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Sunken Cities

This is an idea I've been tossing around for quite some time. I'll try to keep it brief, but the gist of my idea is that future cities are, essentially, built underground. Master-planned cities could be developed to be mainly underground, with open-air central areas built, much like an inverse skyscraper, to provide light and the like for the community.

Other aspects, such as housing, could branch off of this, underground. Mass transit would be built into the master plan, to reduce (or, hopefully, eliminate) the need for carbon-emitting vehicles. Exhaust from businesses or utilities would need to be reclaimed and recycled, in order to keep air clean in the further reaches of the community.

My proposed benefits:
- Reduction in land and forest destruction. Cities such as this would lessen the impact on the environment, animal habitats, and curb global warming by preventing the destruction of trees that absorb carbon.
- Focus on sustainability. Micro grids could be utiltized to power the cities by renewable energy sources. Energy use for heating and cool would be reduced due to the natural temperature regulating effects of being underground, and not being as susceptible to surface temperatures. Reclamation of exhaust would be necessary, forcing the advancement and innovation of such technology that could be used by legacy city systems.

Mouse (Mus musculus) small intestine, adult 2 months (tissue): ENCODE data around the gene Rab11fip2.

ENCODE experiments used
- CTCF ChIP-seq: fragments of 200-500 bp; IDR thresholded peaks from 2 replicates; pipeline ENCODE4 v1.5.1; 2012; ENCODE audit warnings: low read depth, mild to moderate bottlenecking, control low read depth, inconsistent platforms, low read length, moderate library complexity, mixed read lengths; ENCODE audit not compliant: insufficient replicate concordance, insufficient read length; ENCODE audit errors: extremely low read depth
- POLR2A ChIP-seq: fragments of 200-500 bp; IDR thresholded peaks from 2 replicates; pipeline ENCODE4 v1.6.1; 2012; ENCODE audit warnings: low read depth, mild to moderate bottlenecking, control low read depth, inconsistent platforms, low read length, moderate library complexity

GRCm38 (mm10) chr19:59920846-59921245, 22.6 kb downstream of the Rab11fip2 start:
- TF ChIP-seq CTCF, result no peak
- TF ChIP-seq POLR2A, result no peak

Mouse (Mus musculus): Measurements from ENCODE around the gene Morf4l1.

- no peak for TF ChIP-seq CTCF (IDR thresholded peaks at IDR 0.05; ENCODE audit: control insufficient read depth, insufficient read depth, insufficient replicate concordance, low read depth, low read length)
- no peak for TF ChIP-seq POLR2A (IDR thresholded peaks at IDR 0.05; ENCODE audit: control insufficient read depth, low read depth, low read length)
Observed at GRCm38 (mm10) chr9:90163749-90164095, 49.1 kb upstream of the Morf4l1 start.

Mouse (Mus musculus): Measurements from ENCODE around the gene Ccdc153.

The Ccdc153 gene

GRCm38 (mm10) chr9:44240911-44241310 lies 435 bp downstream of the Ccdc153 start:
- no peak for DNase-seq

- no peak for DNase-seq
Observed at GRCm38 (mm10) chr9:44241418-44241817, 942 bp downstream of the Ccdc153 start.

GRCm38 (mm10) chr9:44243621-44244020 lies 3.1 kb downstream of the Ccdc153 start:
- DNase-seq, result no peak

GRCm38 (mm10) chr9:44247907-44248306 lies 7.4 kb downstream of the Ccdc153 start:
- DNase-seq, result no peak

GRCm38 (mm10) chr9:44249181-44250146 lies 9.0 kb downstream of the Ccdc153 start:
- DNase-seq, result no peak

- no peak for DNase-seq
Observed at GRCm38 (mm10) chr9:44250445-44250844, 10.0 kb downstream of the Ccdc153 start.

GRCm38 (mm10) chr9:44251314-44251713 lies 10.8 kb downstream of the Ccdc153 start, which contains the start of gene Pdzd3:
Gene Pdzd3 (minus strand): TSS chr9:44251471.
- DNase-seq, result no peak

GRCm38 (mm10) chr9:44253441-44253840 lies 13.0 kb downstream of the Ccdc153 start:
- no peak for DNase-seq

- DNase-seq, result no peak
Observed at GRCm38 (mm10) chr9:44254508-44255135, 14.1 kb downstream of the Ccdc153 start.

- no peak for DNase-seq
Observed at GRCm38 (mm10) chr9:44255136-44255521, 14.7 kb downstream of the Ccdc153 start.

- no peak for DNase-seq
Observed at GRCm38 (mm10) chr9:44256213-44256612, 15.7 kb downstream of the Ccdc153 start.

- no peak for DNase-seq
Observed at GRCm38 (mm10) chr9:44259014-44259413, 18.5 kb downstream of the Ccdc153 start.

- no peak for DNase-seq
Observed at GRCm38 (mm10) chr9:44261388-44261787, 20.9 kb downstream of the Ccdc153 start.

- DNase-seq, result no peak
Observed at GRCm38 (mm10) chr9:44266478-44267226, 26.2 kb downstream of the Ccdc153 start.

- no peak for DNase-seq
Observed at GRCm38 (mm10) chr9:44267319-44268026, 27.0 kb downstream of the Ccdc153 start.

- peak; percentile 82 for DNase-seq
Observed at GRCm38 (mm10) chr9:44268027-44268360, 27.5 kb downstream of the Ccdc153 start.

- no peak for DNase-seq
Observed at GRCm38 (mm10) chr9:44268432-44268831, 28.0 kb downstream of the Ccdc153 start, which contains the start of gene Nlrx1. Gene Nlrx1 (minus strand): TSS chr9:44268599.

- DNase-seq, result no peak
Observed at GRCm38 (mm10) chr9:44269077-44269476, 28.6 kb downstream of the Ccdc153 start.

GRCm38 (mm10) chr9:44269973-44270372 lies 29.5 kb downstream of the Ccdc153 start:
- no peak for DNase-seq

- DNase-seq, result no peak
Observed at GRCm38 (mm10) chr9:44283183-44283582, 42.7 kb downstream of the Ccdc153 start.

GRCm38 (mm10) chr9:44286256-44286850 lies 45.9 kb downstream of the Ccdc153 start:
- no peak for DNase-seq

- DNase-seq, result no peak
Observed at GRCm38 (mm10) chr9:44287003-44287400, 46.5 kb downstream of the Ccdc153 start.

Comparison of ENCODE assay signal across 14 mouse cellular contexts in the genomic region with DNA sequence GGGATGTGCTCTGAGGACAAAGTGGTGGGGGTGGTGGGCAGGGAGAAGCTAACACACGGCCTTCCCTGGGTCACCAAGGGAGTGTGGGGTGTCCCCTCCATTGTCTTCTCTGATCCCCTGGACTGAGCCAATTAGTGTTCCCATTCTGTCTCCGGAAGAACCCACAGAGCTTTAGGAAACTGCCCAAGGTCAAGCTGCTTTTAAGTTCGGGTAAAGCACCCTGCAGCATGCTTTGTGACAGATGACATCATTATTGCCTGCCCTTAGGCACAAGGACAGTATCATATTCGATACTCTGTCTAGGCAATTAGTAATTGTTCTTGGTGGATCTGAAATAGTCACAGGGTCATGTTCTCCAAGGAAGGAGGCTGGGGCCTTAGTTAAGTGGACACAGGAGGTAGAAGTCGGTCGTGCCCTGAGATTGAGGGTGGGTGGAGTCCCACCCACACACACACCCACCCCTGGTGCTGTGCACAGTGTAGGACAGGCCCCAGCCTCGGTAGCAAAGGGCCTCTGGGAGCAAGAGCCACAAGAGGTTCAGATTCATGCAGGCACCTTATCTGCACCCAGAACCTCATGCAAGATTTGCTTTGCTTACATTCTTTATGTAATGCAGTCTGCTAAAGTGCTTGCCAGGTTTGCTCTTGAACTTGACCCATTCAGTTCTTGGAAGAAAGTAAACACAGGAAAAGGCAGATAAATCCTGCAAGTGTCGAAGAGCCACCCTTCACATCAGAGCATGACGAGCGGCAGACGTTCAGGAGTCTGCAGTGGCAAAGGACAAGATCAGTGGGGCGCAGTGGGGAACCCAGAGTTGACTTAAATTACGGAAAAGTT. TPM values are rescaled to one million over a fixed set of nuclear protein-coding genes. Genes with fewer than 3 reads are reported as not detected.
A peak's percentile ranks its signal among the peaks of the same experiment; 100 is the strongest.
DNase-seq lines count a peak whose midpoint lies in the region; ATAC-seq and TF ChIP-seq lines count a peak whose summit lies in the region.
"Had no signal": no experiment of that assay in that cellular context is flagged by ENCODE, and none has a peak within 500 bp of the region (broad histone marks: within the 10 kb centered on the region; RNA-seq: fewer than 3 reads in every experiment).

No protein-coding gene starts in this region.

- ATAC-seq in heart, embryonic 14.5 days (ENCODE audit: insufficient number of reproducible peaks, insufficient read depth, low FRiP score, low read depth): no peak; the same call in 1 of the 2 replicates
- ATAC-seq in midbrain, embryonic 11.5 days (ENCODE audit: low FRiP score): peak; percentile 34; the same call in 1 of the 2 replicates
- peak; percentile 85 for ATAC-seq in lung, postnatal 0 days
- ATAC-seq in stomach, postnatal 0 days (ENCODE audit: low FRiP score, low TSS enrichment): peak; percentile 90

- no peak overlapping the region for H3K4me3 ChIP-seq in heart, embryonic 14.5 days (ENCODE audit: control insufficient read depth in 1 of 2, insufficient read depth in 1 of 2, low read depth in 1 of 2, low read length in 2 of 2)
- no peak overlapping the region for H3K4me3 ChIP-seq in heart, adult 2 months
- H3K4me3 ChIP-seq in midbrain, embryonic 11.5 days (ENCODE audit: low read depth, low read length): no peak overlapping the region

- Community focus. These master-planned, underground cities would create an environment in which communal contact would be much more integral to the inhabitant's normal way of life. With this in mind, community centers would be a core focus of the development of the city.
- Natural parks. Since the surface wouldn't be destroyed for residential or commercial endeavors, it would remain in it's natural state. Building non-invasive walking paths and resting areas would give residents an easy-to-reach, natural sanctuary without having to travel far.


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  • Nov 19 2012: I think this sounds like an interesting idea. The biggest question would probably have to deal with the cost. Would be more expensive to build this city? It seems like it. I think this option will become much more viable if the population was in desperate need of housing. It almost seems like the resources spent on the underground city could build a slightly better above ground city.

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